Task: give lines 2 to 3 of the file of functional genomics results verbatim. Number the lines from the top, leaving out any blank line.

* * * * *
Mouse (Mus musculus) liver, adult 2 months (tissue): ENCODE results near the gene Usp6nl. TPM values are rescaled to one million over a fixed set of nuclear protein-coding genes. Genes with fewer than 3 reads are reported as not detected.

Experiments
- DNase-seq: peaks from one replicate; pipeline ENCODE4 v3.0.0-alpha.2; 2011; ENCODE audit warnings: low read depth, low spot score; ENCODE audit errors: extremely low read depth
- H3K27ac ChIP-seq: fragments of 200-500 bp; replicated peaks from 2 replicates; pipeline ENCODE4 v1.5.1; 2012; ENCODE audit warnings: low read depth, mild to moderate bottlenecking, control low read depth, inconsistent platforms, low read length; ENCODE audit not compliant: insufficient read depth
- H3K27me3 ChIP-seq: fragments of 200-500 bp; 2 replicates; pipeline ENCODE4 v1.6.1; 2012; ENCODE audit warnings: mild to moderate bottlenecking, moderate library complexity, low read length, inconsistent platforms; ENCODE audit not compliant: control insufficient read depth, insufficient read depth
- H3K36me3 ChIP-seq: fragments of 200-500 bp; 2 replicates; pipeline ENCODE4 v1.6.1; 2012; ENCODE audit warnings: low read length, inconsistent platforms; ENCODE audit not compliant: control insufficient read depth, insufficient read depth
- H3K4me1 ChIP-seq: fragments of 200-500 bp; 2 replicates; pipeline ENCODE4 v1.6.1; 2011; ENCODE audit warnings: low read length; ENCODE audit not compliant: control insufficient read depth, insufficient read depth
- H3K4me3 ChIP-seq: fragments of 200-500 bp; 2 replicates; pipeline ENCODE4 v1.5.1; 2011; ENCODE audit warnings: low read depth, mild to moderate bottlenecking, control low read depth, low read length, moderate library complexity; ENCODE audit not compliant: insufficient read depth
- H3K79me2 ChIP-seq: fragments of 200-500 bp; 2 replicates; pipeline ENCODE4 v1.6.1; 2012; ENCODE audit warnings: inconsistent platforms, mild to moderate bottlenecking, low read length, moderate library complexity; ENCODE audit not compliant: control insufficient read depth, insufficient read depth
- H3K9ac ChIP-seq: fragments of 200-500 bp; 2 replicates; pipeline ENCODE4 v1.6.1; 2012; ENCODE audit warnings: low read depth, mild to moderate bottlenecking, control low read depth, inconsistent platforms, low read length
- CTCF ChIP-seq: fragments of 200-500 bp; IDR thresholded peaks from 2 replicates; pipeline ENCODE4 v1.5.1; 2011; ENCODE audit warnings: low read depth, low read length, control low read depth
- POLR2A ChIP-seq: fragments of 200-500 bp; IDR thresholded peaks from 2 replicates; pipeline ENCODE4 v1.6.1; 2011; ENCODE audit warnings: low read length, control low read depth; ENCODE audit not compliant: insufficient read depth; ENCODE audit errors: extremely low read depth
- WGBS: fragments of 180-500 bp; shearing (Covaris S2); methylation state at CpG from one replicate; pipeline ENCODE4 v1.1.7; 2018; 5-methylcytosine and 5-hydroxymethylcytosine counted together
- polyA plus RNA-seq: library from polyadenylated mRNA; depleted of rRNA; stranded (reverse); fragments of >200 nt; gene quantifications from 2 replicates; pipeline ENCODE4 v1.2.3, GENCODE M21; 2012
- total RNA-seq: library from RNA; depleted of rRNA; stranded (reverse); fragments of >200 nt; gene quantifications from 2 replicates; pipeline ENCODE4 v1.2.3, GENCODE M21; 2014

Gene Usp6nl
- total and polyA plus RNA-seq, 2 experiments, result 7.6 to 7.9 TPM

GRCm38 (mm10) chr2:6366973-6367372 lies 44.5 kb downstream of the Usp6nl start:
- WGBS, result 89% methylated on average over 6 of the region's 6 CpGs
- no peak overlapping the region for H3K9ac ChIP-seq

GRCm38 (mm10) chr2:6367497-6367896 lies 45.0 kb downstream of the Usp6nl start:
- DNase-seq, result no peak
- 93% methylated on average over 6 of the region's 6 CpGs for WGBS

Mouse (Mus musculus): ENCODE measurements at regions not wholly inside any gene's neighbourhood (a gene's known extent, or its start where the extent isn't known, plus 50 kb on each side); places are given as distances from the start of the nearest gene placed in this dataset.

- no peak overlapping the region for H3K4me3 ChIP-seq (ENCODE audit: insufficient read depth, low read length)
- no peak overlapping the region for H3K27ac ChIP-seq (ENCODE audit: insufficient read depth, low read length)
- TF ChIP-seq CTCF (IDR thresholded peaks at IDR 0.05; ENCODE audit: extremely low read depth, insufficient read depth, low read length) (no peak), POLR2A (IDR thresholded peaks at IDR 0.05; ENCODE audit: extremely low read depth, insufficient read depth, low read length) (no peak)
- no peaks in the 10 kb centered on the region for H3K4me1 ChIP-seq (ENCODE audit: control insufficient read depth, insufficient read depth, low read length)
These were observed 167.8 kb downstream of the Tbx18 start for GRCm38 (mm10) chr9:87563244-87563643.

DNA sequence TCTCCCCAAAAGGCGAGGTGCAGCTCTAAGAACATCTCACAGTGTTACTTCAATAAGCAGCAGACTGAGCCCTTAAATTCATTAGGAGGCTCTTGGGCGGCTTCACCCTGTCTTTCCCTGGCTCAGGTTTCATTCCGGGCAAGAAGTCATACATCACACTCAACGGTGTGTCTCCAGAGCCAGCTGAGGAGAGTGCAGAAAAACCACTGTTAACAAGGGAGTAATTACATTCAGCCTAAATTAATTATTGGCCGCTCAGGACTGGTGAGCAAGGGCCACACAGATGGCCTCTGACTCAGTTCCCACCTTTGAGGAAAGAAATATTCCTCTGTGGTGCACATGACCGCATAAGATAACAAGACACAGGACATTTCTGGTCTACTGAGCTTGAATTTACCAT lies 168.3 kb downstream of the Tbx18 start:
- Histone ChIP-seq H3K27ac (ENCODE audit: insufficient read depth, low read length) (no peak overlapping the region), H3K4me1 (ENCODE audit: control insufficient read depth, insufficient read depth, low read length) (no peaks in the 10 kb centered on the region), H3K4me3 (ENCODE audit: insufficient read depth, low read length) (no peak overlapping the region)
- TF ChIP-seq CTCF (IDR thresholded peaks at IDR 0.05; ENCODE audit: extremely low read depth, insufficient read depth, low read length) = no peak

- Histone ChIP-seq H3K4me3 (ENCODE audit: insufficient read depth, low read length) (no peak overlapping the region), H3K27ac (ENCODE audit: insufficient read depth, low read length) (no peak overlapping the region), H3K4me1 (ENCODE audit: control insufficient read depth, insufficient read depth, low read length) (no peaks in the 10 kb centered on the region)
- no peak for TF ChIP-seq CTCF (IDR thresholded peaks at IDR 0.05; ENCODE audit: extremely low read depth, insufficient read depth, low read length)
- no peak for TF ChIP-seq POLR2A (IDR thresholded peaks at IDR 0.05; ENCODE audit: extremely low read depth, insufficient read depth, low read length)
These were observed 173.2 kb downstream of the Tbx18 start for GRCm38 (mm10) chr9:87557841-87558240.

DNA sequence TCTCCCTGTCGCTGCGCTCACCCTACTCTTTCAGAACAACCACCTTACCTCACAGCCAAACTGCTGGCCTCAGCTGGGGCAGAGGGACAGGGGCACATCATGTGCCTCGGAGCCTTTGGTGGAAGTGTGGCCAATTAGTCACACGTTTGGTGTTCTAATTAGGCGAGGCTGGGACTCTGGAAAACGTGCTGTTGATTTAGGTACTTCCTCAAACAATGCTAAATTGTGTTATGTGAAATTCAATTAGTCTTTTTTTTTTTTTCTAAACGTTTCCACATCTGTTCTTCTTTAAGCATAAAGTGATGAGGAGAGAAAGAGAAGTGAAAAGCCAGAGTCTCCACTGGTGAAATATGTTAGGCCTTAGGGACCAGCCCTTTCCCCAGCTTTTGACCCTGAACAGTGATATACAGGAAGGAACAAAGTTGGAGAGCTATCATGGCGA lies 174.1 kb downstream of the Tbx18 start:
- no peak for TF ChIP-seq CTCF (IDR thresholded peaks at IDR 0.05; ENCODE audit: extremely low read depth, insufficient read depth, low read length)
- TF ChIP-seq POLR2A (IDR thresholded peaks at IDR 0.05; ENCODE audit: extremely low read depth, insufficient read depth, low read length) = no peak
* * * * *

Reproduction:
Experiments
- DNase-seq: peaks from one replicate; pipeline ENCODE4 v3.0.0-alpha.2; 2011; ENCODE audit warnings: low read depth, low spot score; ENCODE audit errors: extremely low read depth